I went to high school in Manchester, New Hampshire where I spent the majority of my childhood. I received my B.E. in Electrical and Computer Engineering in May of 2006 from WPI. As an undergraduate, I played varsity basketball for WPI and where I was a captain for three years. After graduation, I began working in the ultrasound lab which has been a very fulfilling experience thus far. I have learned a significant amount since beginning my research work which has been very enjoyable and challenging at the same time.
As of now, I am a little unsure of what I hope to do after I leave WPI. My main areas of interest include computer engineering and bioengineering; however I feel that I won’t truly figure out exactly what I want to do until I am able get my feet wet working in industry. Additional interests of mine include music, sports and traveling.
I am currently near the completion of my MSEE. The goal of my thesis research is to develop a tracking system suitable for quantitative, freehand, 3D ultrasound. The system attaches to the ultrasound transducer and records its position and orientation during the scanning process. The position and orientation data is then used to correctly reconstruct a 3D volume from the individual 2D ultrasound images. This ability represents a significant step forward in ultrasound technology. Up until now, freehand 3D ultrasound required an external tracking system that maintained a fixed frame of reference during the scanning process. My system uses only inertial forces as a frame of reference and therefore requires nothing external to the transducer itself. This feature makes the system suitable for use in environments that were previously off limits to 3D ultrasound systems, such as in ambulances, helicopters, rural settings, and on the battlefield.
I grew up in Somerset, MA and graduated from Somerset High School in 1998. I graduated with distinction from WPI with a BSEE in 2002. From 2001 to 2006 I worked for Maxtor Corporation in Shrewsbury, MA. I had been thinking about going back to get a MS, at the very end of 2005, when it was announced that Seagate would acquire Maxtor. Shortly thereafter I began taking graduate classes part time and not long after that I found a position in the Ultrasound Research Lab and became a full-time graduate student.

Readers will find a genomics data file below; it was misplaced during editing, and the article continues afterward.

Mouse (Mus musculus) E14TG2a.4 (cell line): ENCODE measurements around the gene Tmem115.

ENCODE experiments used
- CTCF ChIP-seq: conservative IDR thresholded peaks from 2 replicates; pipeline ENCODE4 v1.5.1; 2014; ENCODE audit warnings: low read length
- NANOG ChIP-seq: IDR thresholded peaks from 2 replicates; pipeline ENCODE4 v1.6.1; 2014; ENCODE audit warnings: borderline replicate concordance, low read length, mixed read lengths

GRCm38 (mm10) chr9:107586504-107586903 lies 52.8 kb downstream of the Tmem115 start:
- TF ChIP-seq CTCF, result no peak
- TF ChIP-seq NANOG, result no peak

Back when I had free time I enjoyed all manner activities. Skiing and snowboarding are an obsession in the winter time. In the summer I like to scuba dive, camp, sail, fish, and sometimes just lie on the beach. I am also an expert mechanic. In the summer of 06 I bought a 1987 Toyota landcruiser in Utah, drove it back to Worcester, MA on 5 of 6 cylinders, and then rebuilt the motor in my driveway. I have also rebuilt a Ford CD4E automatic transmission.
After graduate school I will be working at the Mitsubishi Electric Research Laboratory in Cambridge, MA. I will be doing fundamental research in areas of interest to Mitsubishi, such as mechanatronix, advanced display technologies, video processing, and human / computer interaction. I also have ambitions to continue my education, but I think I will relax for a little while at least.
I plan to build my own house somewhere down the line and this summer I will begin constructing a small-scale wind farm in southern RI.
John David Quartararo
I am studying for a masters degree in Electrical Engineering. Currently, I am working on boundary detection algorithms for ultrasound images. By taking several ultrasound scan planes, and finding the boundaries (cysts, organs, etc.), a 3D model of the target can be constructed. The goal is to have a robust boundary detection algorithm that is also implementable in real time to bring 3D visualization in a portable ultrasound scanner to battlefields and hospitals.
I was born in Maine, and raised in the small town of Alfred. I have two wonderful, loving parents and two sisters I am proud to call my own. My first and middle name are said together (John David).
As a kid, I loved taking things apart. Everything. Now that I am studying electrical engineering, I am finally learning how to put all those broken electronic toys back together. Curiosity about devices such as microwaves, radios, TVs (and of course, Nintendos) is what sparked my desire to pursue engineering. Enjoying math didn’t hurt, either.
I came to WPI in 2001, and had the opportunity to complete my MQP in Limerick, Ireland with two other fantastic group members. I graduated from WPI with a bachelor’s degree in Electrical and Computer Engineering in 2005.
Once I graduate, I would like to work at a job involving biomedical instrumentation.